How to Create the Three-Point Estimation of a Project
August 08, 2018
To come up with a realistic project estimation is one of the major headaches almost every project manager faces. Although there are many tips on how to get an accurate project estimation, this process is still a guesswork.
Most projects fail because of poor estimation
Most projects fail because of poor estimation. There are several reasons for this.
1. False Comparison
Estimations based on actual data from people who have successfully run similar projects in the past are more reliable than estimations from self-proclaimed experts who haven’t actually performed similar projects themselves.
2. Inaccurate Precision
This becomes a problem when a project estimation is represented by one figure. Estimation can’t be accurate in the planning stage, so the figures should be given in ranges—from the lowest to the highest.
3. Shoehorned Estimations
In fact, every estimation should be done by people who actually do the work. If someone else outside a project team creates a predetermined timeline, that is bad for a project success.
4. Subjective Estimation
Have you ever looked at an estimation and wondered where it came from? That is the type of estimation we are talking about here. It is absolutely unjustified and looks as if it came out of nowhere.
5. Poor Coordination
If an estimation doesn’t take into account the team members’ involvement in the project, well-developed communication, and coordination, crucial errors occur that may cause a project failure.
The three-point estimation technique
Identifying the reasons why a project can go wrong helps to find ways to prevent a failure. The three-point estimation technique, or PERT—Program (Project) Evaluation and Review Technique, is considered a worthy estimation tool that helps a product manager to take some proactive decisions.
- It gives insight into risks associated with each subtask in the project.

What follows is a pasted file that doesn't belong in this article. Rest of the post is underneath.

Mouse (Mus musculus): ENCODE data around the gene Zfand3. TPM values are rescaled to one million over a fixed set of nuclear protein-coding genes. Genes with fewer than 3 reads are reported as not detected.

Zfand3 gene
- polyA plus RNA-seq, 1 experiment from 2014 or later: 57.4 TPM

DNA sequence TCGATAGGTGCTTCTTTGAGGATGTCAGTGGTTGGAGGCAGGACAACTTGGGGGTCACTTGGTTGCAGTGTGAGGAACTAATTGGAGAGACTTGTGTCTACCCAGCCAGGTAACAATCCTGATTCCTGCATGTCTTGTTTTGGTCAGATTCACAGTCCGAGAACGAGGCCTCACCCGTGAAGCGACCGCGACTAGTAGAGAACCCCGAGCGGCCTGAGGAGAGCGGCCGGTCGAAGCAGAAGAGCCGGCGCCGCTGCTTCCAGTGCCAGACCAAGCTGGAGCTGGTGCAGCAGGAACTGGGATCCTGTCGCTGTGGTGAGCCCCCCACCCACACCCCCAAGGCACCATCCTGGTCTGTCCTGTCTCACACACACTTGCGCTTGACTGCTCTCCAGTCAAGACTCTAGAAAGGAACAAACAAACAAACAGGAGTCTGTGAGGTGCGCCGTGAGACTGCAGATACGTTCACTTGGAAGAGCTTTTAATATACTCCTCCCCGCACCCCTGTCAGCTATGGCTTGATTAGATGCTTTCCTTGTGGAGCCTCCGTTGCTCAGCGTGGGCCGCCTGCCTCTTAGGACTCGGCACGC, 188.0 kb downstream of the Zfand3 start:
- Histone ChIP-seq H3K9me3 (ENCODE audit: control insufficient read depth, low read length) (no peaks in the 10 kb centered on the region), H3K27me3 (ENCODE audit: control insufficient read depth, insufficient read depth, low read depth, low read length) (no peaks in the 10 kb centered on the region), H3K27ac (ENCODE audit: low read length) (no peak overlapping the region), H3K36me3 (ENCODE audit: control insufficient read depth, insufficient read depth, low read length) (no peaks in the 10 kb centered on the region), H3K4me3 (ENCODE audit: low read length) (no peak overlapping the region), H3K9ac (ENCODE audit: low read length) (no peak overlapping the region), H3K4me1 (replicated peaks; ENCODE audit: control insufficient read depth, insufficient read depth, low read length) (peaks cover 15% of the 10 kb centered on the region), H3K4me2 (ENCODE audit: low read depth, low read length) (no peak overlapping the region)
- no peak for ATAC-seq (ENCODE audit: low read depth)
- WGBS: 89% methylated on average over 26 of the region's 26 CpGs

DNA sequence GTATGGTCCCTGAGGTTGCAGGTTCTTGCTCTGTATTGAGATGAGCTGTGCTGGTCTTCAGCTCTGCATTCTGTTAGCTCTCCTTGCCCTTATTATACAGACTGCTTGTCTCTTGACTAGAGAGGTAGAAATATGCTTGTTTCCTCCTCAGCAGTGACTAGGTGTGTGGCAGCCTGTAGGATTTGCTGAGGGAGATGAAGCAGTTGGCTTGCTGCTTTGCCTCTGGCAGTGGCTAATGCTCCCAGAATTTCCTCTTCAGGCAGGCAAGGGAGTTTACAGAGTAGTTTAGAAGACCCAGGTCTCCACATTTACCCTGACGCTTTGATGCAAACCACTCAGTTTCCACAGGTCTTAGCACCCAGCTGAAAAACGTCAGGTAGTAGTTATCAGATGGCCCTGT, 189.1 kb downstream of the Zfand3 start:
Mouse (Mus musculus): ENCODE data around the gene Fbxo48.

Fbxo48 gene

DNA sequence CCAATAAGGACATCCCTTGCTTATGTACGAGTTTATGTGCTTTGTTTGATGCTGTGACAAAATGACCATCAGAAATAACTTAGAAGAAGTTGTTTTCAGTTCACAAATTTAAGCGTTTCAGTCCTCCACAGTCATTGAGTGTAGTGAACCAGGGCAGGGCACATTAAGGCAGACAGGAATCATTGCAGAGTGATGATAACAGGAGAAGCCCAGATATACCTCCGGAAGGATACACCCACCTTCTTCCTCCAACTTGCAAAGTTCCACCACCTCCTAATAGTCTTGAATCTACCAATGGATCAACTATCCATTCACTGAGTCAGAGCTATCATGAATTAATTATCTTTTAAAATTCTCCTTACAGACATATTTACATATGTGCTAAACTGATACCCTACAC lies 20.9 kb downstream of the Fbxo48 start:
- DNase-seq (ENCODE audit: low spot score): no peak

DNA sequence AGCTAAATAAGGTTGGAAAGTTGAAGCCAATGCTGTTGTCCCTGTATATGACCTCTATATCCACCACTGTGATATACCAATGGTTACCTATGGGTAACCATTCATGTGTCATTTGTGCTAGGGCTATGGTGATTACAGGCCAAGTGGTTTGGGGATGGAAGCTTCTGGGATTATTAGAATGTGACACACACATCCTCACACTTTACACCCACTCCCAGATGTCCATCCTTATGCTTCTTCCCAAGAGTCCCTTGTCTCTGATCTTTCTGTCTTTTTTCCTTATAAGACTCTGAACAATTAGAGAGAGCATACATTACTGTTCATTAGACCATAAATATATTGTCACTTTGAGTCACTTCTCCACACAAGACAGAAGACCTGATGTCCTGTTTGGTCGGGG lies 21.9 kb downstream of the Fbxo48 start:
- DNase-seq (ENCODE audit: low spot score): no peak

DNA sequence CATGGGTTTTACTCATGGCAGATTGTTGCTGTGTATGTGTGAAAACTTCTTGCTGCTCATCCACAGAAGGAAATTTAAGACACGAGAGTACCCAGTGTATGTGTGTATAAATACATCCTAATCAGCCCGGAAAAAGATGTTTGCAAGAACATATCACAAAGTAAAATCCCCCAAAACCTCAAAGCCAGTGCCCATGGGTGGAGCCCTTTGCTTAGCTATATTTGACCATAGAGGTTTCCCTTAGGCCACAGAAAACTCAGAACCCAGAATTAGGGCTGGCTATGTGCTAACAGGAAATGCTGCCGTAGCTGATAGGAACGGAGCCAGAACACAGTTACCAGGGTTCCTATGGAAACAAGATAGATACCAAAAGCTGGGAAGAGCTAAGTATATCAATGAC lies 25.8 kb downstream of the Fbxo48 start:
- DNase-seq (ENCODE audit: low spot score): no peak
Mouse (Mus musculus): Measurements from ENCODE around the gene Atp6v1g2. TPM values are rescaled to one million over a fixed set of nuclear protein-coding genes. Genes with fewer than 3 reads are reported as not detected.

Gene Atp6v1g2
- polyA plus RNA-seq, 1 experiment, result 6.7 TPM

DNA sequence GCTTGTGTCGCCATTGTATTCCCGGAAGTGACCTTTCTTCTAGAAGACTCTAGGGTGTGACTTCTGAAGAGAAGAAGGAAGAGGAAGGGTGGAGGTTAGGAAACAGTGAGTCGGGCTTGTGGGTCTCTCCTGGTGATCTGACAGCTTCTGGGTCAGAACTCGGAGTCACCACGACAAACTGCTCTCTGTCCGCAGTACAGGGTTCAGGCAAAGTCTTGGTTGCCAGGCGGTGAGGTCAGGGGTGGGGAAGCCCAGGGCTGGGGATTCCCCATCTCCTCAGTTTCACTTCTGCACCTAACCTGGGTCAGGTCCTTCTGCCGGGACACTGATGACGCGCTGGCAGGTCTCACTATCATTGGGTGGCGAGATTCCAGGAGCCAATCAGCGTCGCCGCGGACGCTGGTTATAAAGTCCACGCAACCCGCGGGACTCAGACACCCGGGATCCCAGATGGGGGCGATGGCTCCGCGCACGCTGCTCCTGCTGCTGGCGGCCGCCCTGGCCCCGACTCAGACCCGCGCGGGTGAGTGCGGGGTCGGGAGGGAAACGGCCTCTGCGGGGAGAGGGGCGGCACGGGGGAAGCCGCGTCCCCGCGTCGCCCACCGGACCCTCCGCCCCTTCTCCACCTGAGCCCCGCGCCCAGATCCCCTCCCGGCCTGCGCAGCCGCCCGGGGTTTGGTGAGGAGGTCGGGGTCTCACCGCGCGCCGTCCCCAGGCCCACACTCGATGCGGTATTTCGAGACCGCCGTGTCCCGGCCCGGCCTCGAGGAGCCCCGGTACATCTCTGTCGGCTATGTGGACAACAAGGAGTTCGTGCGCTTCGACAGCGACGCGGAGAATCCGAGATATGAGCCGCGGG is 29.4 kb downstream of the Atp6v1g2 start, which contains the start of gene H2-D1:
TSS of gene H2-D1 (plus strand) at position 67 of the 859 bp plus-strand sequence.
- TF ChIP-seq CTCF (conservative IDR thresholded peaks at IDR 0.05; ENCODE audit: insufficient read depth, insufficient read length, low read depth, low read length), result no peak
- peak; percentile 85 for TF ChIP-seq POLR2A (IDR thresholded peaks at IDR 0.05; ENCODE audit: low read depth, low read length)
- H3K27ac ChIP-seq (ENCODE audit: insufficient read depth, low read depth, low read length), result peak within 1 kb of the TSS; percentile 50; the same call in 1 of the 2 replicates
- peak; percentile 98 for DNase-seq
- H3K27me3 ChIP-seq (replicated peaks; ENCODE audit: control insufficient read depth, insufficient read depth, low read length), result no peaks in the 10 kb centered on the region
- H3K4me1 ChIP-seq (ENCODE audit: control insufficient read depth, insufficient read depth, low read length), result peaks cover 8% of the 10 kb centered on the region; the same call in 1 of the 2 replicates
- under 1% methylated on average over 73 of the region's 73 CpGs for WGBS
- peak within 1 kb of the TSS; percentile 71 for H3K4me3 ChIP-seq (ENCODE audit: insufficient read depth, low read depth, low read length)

- That’s not 100% accurate, but it is close to it when compared with other estimation methods.
- The influence of team members is increased since this method takes into account their opinion.
How It Works
The three-point estimation technique is called so basically because your team members need to write down realistic, pessimistic, and optimistic amount of time and work needed to deliver their part of the project. A product manager needs this data to create the final project estimation.
The process is fairly simple. Now let’s consider some steps.
Work individually with each member of a project team to identify all the negative (bad) and positive risks associated with their tasks.
Ask them to do three estimates:
Pessimistic (P). It is the average time needed to complete the task in the worst scenario considering all the problems that might occur.
Optimistic (O). It is the average time needed to complete the task in the best scenario and as soon as possible.
Realistic (R). It is also called the most likely estimate. It is the average time needed to finish the task considering the expertise. It’s a cross between the best and the worst scenarios.
Here you need to do some simple mathematical calculations:
Mean Time = (O + 4R + P) ÷ 6
Standard Deviation = (Р – О)/6
Mean Optimistic Time = Mean Time – Standard Deviation
Mean Pessimistic Time = Mean Time + Standard Deviation
Keep in mind that Mean Pessimistic Time is an indicator you need to pay attention to when creating a final estimation.
The bad news is that it is not 100% accurate, but the good news is that it is close enough to 100%. If the three-point estimation is done correctly, the project is halfway to success. And what are your favorite estimation techniques? Write them in the comments.
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